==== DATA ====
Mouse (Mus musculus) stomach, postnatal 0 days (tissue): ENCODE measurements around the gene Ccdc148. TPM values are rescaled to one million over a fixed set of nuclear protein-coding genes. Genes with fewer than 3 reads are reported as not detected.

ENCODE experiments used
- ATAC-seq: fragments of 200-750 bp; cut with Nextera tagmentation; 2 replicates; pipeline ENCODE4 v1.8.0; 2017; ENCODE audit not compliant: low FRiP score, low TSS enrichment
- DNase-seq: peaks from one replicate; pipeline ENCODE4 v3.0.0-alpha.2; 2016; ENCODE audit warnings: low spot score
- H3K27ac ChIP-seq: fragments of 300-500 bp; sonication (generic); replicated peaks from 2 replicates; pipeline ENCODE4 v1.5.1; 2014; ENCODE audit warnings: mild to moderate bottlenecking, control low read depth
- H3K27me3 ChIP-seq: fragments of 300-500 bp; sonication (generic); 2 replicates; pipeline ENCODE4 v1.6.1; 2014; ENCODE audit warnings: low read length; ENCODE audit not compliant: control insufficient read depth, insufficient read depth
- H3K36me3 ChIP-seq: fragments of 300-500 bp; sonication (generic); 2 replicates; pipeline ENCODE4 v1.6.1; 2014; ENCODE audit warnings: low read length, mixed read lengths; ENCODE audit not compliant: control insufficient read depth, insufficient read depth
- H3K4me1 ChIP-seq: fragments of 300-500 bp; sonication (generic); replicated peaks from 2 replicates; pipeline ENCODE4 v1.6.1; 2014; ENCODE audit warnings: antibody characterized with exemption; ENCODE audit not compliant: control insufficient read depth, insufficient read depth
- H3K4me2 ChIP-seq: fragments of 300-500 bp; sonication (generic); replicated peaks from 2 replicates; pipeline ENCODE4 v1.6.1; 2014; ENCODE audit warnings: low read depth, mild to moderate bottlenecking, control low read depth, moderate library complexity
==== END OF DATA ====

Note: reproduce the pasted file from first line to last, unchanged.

Mouse (Mus musculus) stomach, postnatal 0 days (tissue): ENCODE measurements around the gene Ccdc148. TPM values are rescaled to one million over a fixed set of nuclear protein-coding genes. Genes with fewer than 3 reads are reported as not detected.

ENCODE experiments used
- ATAC-seq: fragments of 200-750 bp; cut with Nextera tagmentation; 2 replicates; pipeline ENCODE4 v1.8.0; 2017; ENCODE audit not compliant: low FRiP score, low TSS enrichment
- DNase-seq: peaks from one replicate; pipeline ENCODE4 v3.0.0-alpha.2; 2016; ENCODE audit warnings: low spot score
- H3K27ac ChIP-seq: fragments of 300-500 bp; sonication (generic); replicated peaks from 2 replicates; pipeline ENCODE4 v1.5.1; 2014; ENCODE audit warnings: mild to moderate bottlenecking, control low read depth
- H3K27me3 ChIP-seq: fragments of 300-500 bp; sonication (generic); 2 replicates; pipeline ENCODE4 v1.6.1; 2014; ENCODE audit warnings: low read length; ENCODE audit not compliant: control insufficient read depth, insufficient read depth
- H3K36me3 ChIP-seq: fragments of 300-500 bp; sonication (generic); 2 replicates; pipeline ENCODE4 v1.6.1; 2014; ENCODE audit warnings: low read length, mixed read lengths; ENCODE audit not compliant: control insufficient read depth, insufficient read depth
- H3K4me1 ChIP-seq: fragments of 300-500 bp; sonication (generic); replicated peaks from 2 replicates; pipeline ENCODE4 v1.6.1; 2014; ENCODE audit warnings: antibody characterized with exemption; ENCODE audit not compliant: control insufficient read depth, insufficient read depth
- H3K4me2 ChIP-seq: fragments of 300-500 bp; sonication (generic); replicated peaks from 2 replicates; pipeline ENCODE4 v1.6.1; 2014; ENCODE audit warnings: low read depth, mild to moderate bottlenecking, control low read depth, moderate library complexity